St. Petersburg Times
Special report
Video report
  • For their own good
    Fifty years ago, they were screwed-up kids sent to the Florida School for Boys to be straightened out. But now they are screwed-up men, scarred by the whippings they endured. Read the story and see a video and portrait gallery.
  • More video reports
Multimedia report
Print Email this storyEmail story Comment Letter to the editor
Fill out this form to email this article to a friend
Your name Your email
Friend's name Friend's email
Your message

Today's Letters: Utility work on preserve is fine

Published May 27, 2007


Re: Support slips for Brooker ballfields story, May 24

Many of us who oppose the construction of ballfields in Brooker Creek Preserve do not have a problem with portions of the preserve being used for legitimate, necessary utilities infrastructure. But ballfields are not related to utilities and they are not truly necessary.

It is unfortunate that Pinellas County government did not require developers of the East Lake area to set aside acreage for recreational fields, or use impact fees from development to purchase land for recreational fields while it was still available. This lack of foresight should not be remedied by encroachments on Brooker Creek Preserve.

Over and over, the county has professed that it is preserving this "wildest place" for future generations and to protect our water supply. It is not unreasonable for citizens to insist that the county keep that promise.

I attended the County Commission's work session on May 22 and was encouraged by the efforts now being made by county staff to find other sites for the ballfields and to give due consideration to proposals for a meaningful ordinance or a charter amendment that will protect all our parks and preserves from unwise development initiatives in perpetuity.

Jan Allyn, Largo


Conservationists sent a message 

Re: Support slips for Brooker ballfields story, May 24

I was never so proud to call myself a conservationist.

I was proud to see conservationists from all over the county banding together to teach our government the value of our last wild places.

I was proud to see volunteers spending their valuable time and energy teaching their leaders the importance of natural areas to our sanity.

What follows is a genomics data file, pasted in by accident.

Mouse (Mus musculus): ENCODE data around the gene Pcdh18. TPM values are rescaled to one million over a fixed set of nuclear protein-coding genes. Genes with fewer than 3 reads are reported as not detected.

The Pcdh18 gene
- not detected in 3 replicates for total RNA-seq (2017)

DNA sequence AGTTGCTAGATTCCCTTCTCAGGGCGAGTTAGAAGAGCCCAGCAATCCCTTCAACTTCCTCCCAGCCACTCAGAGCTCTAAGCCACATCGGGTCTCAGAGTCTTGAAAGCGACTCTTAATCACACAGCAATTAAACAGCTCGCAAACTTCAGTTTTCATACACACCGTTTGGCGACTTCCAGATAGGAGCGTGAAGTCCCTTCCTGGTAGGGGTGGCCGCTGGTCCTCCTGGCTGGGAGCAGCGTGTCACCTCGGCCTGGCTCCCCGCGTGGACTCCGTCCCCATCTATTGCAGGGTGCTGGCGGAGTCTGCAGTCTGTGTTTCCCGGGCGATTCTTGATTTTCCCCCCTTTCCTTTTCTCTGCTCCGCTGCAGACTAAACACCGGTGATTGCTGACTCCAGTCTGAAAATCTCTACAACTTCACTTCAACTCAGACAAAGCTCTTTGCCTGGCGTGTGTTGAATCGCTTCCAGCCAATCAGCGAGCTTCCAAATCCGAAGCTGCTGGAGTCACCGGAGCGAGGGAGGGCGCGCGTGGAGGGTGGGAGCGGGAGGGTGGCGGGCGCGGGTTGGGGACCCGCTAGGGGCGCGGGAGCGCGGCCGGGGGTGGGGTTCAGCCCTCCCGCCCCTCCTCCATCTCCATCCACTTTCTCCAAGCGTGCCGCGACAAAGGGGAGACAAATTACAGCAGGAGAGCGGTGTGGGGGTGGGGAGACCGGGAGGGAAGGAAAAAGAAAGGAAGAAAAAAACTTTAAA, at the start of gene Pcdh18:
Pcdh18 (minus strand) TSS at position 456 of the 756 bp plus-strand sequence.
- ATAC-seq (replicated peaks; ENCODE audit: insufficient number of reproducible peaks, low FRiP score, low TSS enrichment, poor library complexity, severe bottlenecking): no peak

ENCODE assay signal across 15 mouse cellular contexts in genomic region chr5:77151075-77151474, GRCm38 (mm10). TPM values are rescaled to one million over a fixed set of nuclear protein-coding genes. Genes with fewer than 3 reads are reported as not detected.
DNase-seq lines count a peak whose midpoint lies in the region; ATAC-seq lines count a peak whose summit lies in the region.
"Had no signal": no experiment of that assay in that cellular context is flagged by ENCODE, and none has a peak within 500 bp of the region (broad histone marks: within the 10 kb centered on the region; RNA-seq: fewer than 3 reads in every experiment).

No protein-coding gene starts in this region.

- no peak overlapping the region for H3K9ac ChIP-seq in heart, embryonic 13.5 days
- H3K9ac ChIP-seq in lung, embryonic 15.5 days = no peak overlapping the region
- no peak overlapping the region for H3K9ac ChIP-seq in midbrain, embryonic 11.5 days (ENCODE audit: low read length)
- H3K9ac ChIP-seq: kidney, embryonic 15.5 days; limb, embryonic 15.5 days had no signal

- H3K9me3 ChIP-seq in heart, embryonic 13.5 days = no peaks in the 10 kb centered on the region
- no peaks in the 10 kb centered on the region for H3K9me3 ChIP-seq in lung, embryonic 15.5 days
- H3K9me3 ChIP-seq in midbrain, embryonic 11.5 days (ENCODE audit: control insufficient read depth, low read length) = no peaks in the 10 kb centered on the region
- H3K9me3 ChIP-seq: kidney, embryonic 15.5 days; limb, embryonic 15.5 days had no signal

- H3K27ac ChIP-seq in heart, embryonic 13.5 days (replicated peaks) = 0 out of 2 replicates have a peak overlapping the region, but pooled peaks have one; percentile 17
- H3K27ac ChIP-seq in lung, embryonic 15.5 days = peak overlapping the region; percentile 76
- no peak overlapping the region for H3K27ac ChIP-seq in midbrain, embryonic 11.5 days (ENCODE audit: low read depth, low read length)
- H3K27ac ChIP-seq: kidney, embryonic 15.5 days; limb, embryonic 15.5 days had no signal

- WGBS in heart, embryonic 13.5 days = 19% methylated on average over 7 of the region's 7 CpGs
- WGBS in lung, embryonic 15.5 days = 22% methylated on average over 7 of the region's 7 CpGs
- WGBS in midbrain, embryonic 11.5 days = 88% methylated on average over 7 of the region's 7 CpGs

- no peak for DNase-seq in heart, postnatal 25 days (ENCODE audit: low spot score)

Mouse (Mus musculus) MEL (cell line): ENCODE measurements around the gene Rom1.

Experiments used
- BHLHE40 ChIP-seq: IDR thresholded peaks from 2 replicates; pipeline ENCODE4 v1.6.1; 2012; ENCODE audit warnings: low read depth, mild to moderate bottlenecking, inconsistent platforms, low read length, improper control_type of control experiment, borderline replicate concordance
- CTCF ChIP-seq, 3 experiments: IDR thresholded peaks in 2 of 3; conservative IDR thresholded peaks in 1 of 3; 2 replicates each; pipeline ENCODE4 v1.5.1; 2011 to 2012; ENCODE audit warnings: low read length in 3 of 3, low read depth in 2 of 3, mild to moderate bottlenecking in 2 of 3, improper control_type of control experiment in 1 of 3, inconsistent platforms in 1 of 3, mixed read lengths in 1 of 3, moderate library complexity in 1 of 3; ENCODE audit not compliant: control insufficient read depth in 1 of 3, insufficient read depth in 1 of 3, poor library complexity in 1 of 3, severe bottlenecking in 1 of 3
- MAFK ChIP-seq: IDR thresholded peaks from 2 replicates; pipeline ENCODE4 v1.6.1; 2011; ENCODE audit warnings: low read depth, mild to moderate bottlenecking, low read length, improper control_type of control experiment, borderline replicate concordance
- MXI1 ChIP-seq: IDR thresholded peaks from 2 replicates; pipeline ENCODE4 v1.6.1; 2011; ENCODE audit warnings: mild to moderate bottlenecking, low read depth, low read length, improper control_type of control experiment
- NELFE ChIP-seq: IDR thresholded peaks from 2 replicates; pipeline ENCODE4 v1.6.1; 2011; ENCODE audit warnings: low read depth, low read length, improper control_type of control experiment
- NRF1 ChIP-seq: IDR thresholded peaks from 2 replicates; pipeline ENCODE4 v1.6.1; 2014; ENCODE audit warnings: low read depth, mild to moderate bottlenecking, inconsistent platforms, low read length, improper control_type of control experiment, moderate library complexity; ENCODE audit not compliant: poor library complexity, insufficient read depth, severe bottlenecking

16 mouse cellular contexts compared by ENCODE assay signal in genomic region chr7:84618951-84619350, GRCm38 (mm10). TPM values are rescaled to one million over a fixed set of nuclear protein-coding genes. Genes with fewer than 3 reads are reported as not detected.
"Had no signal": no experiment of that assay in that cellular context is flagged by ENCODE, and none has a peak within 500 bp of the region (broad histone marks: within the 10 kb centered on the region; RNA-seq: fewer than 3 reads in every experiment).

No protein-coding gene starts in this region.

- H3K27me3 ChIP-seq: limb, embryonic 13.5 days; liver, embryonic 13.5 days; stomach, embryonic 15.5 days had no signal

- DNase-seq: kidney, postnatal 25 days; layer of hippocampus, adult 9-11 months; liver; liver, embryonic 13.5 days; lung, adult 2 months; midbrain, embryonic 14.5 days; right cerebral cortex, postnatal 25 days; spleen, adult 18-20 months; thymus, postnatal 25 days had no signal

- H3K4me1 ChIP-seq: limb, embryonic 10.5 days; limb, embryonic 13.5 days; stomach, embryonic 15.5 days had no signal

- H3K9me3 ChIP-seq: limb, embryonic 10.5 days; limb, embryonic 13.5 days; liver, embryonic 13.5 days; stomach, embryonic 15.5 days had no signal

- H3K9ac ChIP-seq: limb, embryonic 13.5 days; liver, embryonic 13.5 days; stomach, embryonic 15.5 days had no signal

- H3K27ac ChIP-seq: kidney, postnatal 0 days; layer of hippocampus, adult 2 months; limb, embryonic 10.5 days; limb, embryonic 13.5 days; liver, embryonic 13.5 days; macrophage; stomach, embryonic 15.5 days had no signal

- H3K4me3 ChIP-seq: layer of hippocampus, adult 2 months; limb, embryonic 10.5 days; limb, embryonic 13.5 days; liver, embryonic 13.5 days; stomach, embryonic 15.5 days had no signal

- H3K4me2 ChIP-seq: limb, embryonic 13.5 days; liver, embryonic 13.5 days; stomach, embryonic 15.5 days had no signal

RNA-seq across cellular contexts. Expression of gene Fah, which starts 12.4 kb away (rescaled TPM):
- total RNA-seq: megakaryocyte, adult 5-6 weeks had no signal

I was proud to see how many people really care.

I was especially proud of those who conquered their fears and spoke before the County Commission for the first time, because they realized it was now or never. Their messages were especially inspirational.

If our commissioners don't get it now, they'll never get it. And if they don't get it now, it's time for them to move on. Get it, or get out. It's that simple.

Dave Kandz, St. Petersburg Audubon conservation chair


In road closure, skip SR 590 

Re: U.S. 19 detour isn't the only way to get around editorial, May 24

I commend your editorial suggesting alternate routes during the McMullen-Booth Road closure. All seem reasonable for both northbound and southbound motorists. You wisely did not recommend State Road 590.

The map you included, however, does show SR 590 between McMullen-Booth Road and U.S. 19 as the last open road before the construction area. Motorists should not be tempted to use this small two-lane road as another choice.

The road has no traffic signals and is the main road serving three major subdivisions that have no ready access to any viable northbound or southbound roads. The junction of SR 590 and U.S. 19 has an overpass under construction and signs direct motorists to further detours.

Motorists tempted to use SR 590 may find this short road a long drive!

Michael Philbin, Clearwater

[Last modified May 26, 2007, 17:59:56]

Share your thoughts on this story

[an error occurred while processing this directive]
Subscribe to the Times
Click here for daily delivery
of the St. Petersburg Times.

Email Newsletters